- The Environmental Protection Agency (EPA) has released the "EJ 2020 Action Agenda," its second strategic environmental justice plan, to address key issues in low-income, minority and indigenous communities, as reported by The Hill.
- The plan's three main goals are to "deepen environmental justice practice in EPA’s programs that improve the health and environment of overburdened communities;" "work with federal, state, tribal, community, and industry partners to expand our impact across the country;" and "measure the progress we’re making on our most significant environmental justice challenges."
- EJ 2020 focuses on a number of priorities across four key areas: lead disparities, drinking water, air quality and hazardous waste sites.
This follows the EPA's EJ 2014 plan and comes amid heavy criticism of the agency's response to issues such as the Flint water crisis and the disposal of coal ash in Uniontown, AL. In a recent report the chairman of the U.S. Commission on Civil Rights said the agency had "failed miserably in its mandate to protect communities of color from environmental hazards" and was more focused on process than outcomes.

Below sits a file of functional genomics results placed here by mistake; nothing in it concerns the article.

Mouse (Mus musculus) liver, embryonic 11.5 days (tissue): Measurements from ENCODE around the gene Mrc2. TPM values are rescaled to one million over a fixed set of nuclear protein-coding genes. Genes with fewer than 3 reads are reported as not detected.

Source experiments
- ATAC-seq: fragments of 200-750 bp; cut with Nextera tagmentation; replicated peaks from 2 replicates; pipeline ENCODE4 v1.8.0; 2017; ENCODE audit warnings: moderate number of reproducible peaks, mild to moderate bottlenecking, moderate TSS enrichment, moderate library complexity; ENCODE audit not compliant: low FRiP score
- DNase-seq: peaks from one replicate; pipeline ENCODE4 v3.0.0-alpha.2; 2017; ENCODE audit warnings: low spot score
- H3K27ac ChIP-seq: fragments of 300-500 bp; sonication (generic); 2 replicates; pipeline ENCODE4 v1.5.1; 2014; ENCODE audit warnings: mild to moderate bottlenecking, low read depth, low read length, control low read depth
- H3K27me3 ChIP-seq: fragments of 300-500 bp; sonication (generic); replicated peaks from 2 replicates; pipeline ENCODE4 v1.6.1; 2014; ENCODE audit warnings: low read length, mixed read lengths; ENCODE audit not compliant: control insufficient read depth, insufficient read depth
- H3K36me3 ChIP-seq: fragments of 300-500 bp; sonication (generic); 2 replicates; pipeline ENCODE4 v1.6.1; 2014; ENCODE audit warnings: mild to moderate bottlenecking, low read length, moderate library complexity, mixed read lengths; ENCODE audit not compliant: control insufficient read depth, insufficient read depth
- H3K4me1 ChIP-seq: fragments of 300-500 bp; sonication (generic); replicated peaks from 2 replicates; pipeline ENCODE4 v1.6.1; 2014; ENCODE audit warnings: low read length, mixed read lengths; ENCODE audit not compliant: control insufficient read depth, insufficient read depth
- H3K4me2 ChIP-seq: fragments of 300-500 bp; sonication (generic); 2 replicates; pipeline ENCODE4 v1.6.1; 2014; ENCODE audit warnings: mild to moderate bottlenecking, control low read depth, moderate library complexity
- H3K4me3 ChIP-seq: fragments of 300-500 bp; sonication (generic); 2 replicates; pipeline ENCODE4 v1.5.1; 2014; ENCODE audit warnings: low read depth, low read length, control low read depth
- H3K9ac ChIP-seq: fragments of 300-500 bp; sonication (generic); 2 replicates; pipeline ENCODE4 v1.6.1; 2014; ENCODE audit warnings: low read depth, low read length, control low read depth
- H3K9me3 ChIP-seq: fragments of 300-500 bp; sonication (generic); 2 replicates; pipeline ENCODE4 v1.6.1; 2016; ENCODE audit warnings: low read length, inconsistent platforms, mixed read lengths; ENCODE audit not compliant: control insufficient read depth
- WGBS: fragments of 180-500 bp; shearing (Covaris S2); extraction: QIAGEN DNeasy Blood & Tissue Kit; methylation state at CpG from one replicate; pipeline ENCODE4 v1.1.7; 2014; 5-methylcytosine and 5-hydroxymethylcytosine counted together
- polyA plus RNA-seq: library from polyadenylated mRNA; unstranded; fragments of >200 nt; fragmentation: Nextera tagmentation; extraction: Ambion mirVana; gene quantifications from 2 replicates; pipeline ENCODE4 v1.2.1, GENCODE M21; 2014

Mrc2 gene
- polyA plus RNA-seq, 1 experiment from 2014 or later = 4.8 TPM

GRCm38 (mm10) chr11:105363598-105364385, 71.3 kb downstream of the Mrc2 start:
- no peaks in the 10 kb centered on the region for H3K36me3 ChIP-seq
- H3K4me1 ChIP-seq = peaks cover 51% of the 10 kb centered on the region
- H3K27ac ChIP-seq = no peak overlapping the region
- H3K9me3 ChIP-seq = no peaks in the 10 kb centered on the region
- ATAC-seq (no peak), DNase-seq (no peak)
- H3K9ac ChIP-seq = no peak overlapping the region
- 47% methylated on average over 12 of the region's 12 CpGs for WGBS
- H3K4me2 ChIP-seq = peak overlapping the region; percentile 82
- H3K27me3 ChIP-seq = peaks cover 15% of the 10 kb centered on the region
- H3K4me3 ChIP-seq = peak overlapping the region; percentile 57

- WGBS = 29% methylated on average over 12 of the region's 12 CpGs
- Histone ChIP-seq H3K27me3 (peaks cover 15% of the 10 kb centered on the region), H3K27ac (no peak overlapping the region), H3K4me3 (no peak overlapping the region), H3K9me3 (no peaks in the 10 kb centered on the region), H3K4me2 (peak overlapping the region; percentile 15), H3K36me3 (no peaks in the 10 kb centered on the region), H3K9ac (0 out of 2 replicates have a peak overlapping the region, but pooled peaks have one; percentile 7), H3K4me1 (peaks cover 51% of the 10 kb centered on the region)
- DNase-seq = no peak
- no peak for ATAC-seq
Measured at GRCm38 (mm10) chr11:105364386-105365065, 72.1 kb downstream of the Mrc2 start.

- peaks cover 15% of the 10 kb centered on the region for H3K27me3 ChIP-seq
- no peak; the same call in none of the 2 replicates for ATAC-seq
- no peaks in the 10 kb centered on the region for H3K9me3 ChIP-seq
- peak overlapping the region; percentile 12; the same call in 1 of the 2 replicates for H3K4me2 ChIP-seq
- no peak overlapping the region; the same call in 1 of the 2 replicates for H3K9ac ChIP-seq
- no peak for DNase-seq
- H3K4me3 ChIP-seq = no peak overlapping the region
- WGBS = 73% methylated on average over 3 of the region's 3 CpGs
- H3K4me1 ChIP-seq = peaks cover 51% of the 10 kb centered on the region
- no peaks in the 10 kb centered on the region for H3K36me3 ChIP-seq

In a blog post on the plan, EPA Administrator Gina McCarthy recognized that "we still have a lot of work to do" and called for moving forward together "in a more productive and holistic way." While not directly linked to EJ 2020, the EPA's recently finalized rule changes on the shipping and processing of hazardous waste could be seen as a step in that direction. The agency's ongoing Environmental Workforce Development and Job Training program also aims to benefit residents in communities affected by these issues.
Environmental justice is sometimes raised as an issue by residents living near landfills and, as noted in the EJ 2020 plan, emissions in high-traffic areas near transfer stations or other waste-related facilities are also a concern. This has been cited as a factor in New York's proposed commercial waste franchising plan. New federal emissions standards have encouraged companies to begin switching to cleaner fuels which may help.